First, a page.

Deep brain stimulation for depression: Scientific issues and future directions

Mosley, Philip E., Marsh, Rodney and Carter, Adrian (2015) Deep brain stimulation for depression: Scientific issues and future directions. Australian and New Zealand Journal of Psychiatry, 49 11: 967-978. doi:10.1177/0004867415599845


Author Mosley, Philip E.
Marsh, Rodney
Carter, Adrian
Title Deep brain stimulation for depression: Scientific issues and future directions
Journal name Australian and New Zealand Journal of Psychiatry   Check publisher's open access policy
ISSN 1440-1614
0004-8674
Publication date 2015-11-01
Year available 2015
Sub-type Critical review of research, literature review, critical commentary
DOI 10.1177/0004867415599845
Open Access Status Not yet assessed
Volume 49
Issue 11
Start page 967
End page 978
Total pages 12
Place of publication London, United Kingdom
Publisher Sage Publications
Collection year 2016
Language eng
Formatted abstract
Objective: Deep brain stimulation is an experimental intervention for treatment-resistant depression. Open trials have shown a sustained response to chronic stimulation in many subjects. However, two recent randomised, double-blind, placebo-controlled trials failed to replicate these results. This article is a conceptual paper examining potential explanations for these discrepant findings.

Method: We conducted a systematic review of the published studies obtained from PubMed and PsycINFO. Studies were selected if they directly examined the impact of deep brain stimulation on depressive symptoms. We excluded case reports and papers re-describing the same cohort of patients. We compared them with data from the placebo-controlled trials, available from Clinicaltrials.gov and abstracts of the American Society for Stereotactic and Functional Neurosurgery. We supplemented our investigation by reviewing additional publications by the major groups undertaking deep brain stimulation for mood disorders.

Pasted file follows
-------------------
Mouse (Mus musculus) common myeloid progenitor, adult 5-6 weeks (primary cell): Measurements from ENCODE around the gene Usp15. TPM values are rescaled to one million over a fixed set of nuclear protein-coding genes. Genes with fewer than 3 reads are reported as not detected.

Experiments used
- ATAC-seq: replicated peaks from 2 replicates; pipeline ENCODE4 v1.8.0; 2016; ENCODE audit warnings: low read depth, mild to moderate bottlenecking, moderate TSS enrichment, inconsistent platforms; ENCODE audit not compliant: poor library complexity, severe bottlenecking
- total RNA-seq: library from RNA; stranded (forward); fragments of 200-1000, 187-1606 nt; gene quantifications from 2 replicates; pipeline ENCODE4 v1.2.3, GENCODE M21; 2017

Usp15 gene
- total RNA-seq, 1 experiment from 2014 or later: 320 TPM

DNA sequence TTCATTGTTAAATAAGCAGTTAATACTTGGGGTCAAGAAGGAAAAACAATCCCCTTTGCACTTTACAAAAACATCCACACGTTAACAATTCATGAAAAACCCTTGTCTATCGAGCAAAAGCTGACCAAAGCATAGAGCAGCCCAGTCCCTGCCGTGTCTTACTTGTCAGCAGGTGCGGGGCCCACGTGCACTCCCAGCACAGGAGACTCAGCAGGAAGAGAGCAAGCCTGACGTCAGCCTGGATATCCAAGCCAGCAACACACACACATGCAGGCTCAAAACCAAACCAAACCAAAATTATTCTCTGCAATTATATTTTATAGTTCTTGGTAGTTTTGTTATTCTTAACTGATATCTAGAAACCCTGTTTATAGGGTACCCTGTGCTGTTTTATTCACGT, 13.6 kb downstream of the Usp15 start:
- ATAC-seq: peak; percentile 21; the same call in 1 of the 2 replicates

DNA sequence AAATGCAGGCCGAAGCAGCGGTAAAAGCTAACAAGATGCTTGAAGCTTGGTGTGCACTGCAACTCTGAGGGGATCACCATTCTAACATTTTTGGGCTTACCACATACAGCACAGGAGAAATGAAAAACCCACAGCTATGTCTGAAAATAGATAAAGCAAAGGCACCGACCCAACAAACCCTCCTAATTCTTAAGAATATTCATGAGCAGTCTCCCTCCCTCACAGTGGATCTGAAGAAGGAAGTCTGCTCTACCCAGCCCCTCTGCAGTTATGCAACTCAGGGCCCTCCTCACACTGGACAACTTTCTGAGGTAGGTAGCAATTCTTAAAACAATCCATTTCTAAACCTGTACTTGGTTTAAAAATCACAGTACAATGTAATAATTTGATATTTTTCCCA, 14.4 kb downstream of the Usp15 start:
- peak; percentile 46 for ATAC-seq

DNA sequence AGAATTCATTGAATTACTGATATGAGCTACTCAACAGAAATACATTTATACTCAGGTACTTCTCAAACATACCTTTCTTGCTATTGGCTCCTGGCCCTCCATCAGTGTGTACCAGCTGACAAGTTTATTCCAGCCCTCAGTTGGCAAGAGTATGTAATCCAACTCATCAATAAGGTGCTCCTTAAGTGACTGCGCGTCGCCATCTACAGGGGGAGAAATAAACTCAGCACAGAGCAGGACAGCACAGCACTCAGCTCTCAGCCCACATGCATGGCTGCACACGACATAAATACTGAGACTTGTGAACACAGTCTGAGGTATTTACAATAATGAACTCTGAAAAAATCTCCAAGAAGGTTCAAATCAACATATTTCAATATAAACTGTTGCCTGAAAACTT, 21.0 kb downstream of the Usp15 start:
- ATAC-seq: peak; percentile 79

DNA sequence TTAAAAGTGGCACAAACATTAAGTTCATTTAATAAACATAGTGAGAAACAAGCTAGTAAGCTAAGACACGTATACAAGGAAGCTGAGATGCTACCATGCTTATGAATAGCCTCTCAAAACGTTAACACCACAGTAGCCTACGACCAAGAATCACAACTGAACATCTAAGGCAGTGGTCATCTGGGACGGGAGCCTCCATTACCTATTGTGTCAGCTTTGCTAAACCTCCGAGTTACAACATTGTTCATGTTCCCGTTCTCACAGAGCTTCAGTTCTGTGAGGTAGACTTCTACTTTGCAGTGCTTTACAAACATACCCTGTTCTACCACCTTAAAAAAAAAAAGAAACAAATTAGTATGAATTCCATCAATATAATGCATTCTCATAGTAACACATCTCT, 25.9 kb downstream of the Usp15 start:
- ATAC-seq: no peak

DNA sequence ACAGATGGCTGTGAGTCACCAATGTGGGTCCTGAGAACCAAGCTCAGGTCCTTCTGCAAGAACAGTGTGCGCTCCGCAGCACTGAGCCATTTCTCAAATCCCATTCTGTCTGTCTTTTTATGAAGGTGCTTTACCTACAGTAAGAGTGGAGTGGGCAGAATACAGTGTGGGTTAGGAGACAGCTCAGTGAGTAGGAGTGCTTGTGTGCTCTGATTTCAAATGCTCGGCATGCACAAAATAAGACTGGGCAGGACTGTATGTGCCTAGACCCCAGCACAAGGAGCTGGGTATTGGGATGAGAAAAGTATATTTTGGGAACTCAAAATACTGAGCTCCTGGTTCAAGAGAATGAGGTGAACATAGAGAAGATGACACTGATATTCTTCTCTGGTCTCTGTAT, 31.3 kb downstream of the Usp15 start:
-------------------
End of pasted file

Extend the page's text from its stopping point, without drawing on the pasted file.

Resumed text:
Results: We selected 10 open studies reporting on eight cohorts of patients using four different operative targets. All published studies reported positive results. This was not replicated in data available from the randomised, placebo-controlled trials. Many studies reported suicide or suicide attempts in the postoperative period.

Conclusion: We consider the placebo effect, the pattern of network activation, surgical candidacy and design of a blinded trial including the length of a crossover period. We suggest a greater focus on selecting patients with melancholia. We anticipate that methodological refinements may facilitate further investigation of this technology for intractable depression. We conclude by noting the psychiatric adverse events that have been reported in the literature to date, as these will also influence the design of future trials of deep brain stimulation for depression.
Keyword Deep brain stimulation
Depression
Melancholia
Tractography
Randomised controlled trial
Suicide
Q-Index Code C1
Q-Index Status Confirmed Code
Institutional Status UQ

Document type: Journal Article
Sub-type: Critical review of research, literature review, critical commentary
Collections: UQ Centre for Clinical Research Publications
Official 2016 Collection
School of Medicine Publications
 
Versions
Version Filter Type
Citation counts: TR Web of Science Citation Count  Cited 2 times in Thomson Reuters Web of Science Article | Citations
Scopus Citation Count Cited 4 times in Scopus Article | Citations
Google Scholar Search Google Scholar
Created: Tue, 17 Nov 2015, 02:17:15 EST by System User on behalf of Scholarly Communication and Digitisation Service